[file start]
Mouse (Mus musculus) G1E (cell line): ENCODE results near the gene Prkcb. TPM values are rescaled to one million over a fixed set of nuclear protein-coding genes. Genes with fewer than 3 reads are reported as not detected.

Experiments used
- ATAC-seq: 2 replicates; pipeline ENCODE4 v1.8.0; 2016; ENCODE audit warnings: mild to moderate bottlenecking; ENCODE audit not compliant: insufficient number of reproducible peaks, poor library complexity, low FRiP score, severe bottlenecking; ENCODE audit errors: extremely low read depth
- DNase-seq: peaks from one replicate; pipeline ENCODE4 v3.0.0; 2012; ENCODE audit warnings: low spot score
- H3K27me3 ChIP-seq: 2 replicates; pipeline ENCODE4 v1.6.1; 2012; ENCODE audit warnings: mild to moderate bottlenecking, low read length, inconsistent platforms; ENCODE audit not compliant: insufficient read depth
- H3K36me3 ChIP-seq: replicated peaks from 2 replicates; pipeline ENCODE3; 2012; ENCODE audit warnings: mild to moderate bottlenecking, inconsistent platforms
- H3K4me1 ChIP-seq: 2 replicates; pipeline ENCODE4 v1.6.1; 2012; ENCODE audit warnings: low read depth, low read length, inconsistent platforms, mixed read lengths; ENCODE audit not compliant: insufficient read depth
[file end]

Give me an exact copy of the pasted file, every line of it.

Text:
Mouse (Mus musculus) G1E (cell line): ENCODE results near the gene Prkcb. TPM values are rescaled to one million over a fixed set of nuclear protein-coding genes. Genes with fewer than 3 reads are reported as not detected.

Experiments used
- ATAC-seq: 2 replicates; pipeline ENCODE4 v1.8.0; 2016; ENCODE audit warnings: mild to moderate bottlenecking; ENCODE audit not compliant: insufficient number of reproducible peaks, poor library complexity, low FRiP score, severe bottlenecking; ENCODE audit errors: extremely low read depth
- DNase-seq: peaks from one replicate; pipeline ENCODE4 v3.0.0; 2012; ENCODE audit warnings: low spot score
- H3K27me3 ChIP-seq: 2 replicates; pipeline ENCODE4 v1.6.1; 2012; ENCODE audit warnings: mild to moderate bottlenecking, low read length, inconsistent platforms; ENCODE audit not compliant: insufficient read depth
- H3K36me3 ChIP-seq: replicated peaks from 2 replicates; pipeline ENCODE3; 2012; ENCODE audit warnings: mild to moderate bottlenecking, inconsistent platforms
- H3K4me1 ChIP-seq: 2 replicates; pipeline ENCODE4 v1.6.1; 2012; ENCODE audit warnings: low read depth, low read length, inconsistent platforms, mixed read lengths; ENCODE audit not compliant: insufficient read depth